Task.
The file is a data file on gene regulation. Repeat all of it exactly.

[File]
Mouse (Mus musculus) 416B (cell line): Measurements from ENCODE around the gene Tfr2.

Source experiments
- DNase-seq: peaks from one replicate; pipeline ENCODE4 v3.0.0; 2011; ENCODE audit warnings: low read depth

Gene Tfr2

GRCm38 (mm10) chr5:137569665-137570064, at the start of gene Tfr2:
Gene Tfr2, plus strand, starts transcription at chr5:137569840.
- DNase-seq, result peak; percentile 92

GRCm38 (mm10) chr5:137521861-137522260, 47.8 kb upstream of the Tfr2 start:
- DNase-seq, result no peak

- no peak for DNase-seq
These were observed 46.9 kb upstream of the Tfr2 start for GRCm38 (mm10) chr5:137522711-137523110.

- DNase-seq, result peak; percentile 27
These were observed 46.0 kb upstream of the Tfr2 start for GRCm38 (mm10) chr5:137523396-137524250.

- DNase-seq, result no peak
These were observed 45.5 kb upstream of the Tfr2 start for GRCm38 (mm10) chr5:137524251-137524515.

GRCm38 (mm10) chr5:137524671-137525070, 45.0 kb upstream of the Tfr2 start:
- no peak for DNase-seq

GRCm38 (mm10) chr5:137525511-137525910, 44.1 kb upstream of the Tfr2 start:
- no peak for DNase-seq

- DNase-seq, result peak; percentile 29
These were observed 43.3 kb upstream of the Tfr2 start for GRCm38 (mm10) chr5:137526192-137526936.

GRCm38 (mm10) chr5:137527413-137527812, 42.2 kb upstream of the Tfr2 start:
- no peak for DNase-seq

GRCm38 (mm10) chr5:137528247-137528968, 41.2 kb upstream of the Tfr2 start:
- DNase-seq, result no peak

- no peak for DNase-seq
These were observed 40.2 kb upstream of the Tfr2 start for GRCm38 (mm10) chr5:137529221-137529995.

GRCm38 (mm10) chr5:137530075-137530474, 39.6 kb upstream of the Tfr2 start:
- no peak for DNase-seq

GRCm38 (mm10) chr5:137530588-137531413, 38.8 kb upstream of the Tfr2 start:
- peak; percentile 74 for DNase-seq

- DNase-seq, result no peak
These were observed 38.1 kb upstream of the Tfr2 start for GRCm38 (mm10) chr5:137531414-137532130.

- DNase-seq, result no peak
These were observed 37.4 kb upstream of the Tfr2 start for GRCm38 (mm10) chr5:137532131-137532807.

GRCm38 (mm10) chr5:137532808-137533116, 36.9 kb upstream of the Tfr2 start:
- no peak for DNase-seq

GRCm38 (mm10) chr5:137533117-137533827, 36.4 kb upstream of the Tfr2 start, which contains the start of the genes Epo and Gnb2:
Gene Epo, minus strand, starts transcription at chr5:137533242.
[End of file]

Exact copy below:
Mouse (Mus musculus) 416B (cell line): Measurements from ENCODE around the gene Tfr2.

Source experiments
- DNase-seq: peaks from one replicate; pipeline ENCODE4 v3.0.0; 2011; ENCODE audit warnings: low read depth

Gene Tfr2

GRCm38 (mm10) chr5:137569665-137570064, at the start of gene Tfr2:
Gene Tfr2, plus strand, starts transcription at chr5:137569840.
- DNase-seq, result peak; percentile 92

GRCm38 (mm10) chr5:137521861-137522260, 47.8 kb upstream of the Tfr2 start:
- DNase-seq, result no peak

- no peak for DNase-seq
These were observed 46.9 kb upstream of the Tfr2 start for GRCm38 (mm10) chr5:137522711-137523110.

- DNase-seq, result peak; percentile 27
These were observed 46.0 kb upstream of the Tfr2 start for GRCm38 (mm10) chr5:137523396-137524250.

- DNase-seq, result no peak
These were observed 45.5 kb upstream of the Tfr2 start for GRCm38 (mm10) chr5:137524251-137524515.

GRCm38 (mm10) chr5:137524671-137525070, 45.0 kb upstream of the Tfr2 start:
- no peak for DNase-seq

GRCm38 (mm10) chr5:137525511-137525910, 44.1 kb upstream of the Tfr2 start:
- no peak for DNase-seq

- DNase-seq, result peak; percentile 29
These were observed 43.3 kb upstream of the Tfr2 start for GRCm38 (mm10) chr5:137526192-137526936.

GRCm38 (mm10) chr5:137527413-137527812, 42.2 kb upstream of the Tfr2 start:
- no peak for DNase-seq

GRCm38 (mm10) chr5:137528247-137528968, 41.2 kb upstream of the Tfr2 start:
- DNase-seq, result no peak

- no peak for DNase-seq
These were observed 40.2 kb upstream of the Tfr2 start for GRCm38 (mm10) chr5:137529221-137529995.

GRCm38 (mm10) chr5:137530075-137530474, 39.6 kb upstream of the Tfr2 start:
- no peak for DNase-seq

GRCm38 (mm10) chr5:137530588-137531413, 38.8 kb upstream of the Tfr2 start:
- peak; percentile 74 for DNase-seq

- DNase-seq, result no peak
These were observed 38.1 kb upstream of the Tfr2 start for GRCm38 (mm10) chr5:137531414-137532130.

- DNase-seq, result no peak
These were observed 37.4 kb upstream of the Tfr2 start for GRCm38 (mm10) chr5:137532131-137532807.

GRCm38 (mm10) chr5:137532808-137533116, 36.9 kb upstream of the Tfr2 start:
- no peak for DNase-seq

GRCm38 (mm10) chr5:137533117-137533827, 36.4 kb upstream of the Tfr2 start, which contains the start of the genes Epo and Gnb2:
Gene Epo, minus strand, starts transcription at chr5:137533242.